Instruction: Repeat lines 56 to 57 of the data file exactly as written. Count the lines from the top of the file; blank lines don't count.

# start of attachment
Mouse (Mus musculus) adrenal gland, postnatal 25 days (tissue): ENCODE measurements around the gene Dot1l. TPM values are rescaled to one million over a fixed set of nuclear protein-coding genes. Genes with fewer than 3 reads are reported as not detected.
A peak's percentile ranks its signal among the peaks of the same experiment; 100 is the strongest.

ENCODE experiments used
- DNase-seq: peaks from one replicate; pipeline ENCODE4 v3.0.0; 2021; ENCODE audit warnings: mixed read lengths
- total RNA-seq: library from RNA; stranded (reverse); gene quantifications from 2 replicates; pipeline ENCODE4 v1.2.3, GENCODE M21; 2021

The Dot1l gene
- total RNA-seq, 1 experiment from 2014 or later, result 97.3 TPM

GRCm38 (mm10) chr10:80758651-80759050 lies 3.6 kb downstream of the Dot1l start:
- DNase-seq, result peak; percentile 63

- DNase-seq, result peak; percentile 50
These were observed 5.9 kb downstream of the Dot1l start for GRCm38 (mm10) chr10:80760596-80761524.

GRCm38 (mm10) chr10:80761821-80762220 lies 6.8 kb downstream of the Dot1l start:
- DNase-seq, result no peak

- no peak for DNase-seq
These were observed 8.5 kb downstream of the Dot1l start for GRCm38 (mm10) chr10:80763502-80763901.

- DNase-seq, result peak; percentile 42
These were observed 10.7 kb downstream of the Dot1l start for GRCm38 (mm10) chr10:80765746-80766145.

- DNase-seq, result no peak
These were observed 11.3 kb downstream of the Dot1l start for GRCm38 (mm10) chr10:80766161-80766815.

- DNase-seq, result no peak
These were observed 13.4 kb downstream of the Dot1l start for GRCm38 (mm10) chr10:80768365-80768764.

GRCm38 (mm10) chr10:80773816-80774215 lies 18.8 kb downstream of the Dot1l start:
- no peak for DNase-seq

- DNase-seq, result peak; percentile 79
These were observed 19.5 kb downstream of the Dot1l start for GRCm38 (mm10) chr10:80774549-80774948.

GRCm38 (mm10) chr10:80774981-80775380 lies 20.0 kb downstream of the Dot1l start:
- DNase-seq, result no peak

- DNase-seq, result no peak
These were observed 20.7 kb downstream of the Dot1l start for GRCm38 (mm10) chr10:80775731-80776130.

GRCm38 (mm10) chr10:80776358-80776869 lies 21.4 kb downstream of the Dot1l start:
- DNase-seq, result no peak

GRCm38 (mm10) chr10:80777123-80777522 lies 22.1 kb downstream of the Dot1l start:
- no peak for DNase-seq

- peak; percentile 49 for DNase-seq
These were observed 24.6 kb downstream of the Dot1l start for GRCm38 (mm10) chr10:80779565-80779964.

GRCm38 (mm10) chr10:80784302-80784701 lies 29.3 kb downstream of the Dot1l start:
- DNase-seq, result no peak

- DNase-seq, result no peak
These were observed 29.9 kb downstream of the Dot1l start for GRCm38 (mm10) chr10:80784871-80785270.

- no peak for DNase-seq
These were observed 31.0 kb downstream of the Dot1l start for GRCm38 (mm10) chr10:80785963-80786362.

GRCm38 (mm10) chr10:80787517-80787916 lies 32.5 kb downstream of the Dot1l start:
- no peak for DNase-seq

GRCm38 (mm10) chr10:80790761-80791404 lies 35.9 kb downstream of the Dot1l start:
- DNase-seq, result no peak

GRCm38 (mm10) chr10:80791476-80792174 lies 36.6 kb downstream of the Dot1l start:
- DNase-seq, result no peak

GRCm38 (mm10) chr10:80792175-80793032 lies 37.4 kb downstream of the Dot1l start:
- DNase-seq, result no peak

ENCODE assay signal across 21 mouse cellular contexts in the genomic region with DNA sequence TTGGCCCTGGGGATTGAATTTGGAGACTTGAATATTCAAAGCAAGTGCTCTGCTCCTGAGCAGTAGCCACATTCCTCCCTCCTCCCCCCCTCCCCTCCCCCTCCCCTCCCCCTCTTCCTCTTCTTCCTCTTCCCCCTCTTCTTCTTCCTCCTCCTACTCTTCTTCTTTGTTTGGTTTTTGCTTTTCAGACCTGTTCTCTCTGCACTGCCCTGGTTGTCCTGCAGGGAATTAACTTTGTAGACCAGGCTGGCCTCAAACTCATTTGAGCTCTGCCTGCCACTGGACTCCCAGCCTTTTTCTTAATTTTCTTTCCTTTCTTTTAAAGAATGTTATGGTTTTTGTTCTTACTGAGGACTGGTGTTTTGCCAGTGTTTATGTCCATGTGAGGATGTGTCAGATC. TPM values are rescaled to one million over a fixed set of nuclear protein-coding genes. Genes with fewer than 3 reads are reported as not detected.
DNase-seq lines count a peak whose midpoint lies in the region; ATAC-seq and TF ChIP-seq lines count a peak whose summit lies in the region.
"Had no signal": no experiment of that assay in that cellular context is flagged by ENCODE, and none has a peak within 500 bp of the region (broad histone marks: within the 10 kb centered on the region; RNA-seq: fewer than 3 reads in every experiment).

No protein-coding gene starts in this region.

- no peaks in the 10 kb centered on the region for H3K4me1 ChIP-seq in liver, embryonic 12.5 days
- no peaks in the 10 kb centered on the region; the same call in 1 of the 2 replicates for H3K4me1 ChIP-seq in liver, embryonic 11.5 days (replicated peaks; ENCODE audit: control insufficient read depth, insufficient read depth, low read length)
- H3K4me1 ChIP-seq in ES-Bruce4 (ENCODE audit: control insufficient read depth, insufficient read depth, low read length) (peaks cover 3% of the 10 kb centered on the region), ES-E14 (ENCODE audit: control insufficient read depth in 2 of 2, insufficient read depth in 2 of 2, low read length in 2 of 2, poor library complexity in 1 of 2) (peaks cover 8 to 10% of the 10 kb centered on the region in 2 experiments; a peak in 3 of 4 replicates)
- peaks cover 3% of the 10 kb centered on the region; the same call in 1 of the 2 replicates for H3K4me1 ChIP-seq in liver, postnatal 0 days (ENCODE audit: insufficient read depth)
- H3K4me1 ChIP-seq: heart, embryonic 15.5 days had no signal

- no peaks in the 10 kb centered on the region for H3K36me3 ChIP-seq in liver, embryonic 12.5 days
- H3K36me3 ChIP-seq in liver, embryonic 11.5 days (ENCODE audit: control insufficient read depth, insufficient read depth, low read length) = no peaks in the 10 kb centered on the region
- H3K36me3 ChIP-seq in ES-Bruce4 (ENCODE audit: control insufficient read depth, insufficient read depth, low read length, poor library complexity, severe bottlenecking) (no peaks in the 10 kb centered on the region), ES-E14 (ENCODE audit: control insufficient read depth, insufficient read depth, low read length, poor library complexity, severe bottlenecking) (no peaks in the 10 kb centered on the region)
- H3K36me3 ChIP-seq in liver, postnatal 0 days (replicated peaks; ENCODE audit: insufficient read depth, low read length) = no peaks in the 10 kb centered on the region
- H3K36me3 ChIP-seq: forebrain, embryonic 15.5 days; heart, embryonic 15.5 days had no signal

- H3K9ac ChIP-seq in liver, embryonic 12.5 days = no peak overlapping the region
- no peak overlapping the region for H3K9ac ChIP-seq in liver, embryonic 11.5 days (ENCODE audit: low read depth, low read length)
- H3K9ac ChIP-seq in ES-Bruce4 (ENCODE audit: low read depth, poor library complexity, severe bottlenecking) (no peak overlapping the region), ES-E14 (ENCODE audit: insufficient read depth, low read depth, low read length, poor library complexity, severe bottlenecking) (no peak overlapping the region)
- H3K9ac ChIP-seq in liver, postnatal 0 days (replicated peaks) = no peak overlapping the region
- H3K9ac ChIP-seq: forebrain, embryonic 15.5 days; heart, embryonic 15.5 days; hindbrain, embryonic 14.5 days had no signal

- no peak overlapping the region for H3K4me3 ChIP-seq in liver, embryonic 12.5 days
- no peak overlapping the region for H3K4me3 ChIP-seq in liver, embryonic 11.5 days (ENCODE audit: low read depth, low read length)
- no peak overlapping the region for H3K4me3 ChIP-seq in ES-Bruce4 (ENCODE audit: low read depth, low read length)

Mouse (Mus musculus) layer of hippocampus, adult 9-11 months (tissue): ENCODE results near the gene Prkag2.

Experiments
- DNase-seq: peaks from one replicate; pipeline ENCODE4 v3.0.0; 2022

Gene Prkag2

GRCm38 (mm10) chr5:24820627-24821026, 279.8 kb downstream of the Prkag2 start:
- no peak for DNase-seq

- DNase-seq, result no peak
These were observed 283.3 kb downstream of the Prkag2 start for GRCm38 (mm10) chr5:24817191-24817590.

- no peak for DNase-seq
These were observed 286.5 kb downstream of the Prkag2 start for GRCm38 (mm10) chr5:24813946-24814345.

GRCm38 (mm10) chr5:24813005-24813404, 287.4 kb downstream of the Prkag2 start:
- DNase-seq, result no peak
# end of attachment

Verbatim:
- H3K4me1 ChIP-seq in ES-Bruce4 (ENCODE audit: control insufficient read depth, insufficient read depth, low read length) (peaks cover 3% of the 10 kb centered on the region), ES-E14 (ENCODE audit: control insufficient read depth in 2 of 2, insufficient read depth in 2 of 2, low read length in 2 of 2, poor library complexity in 1 of 2) (peaks cover 8 to 10% of the 10 kb centered on the region in 2 experiments; a peak in 3 of 4 replicates)
- peaks cover 3% of the 10 kb centered on the region; the same call in 1 of the 2 replicates for H3K4me1 ChIP-seq in liver, postnatal 0 days (ENCODE audit: insufficient read depth)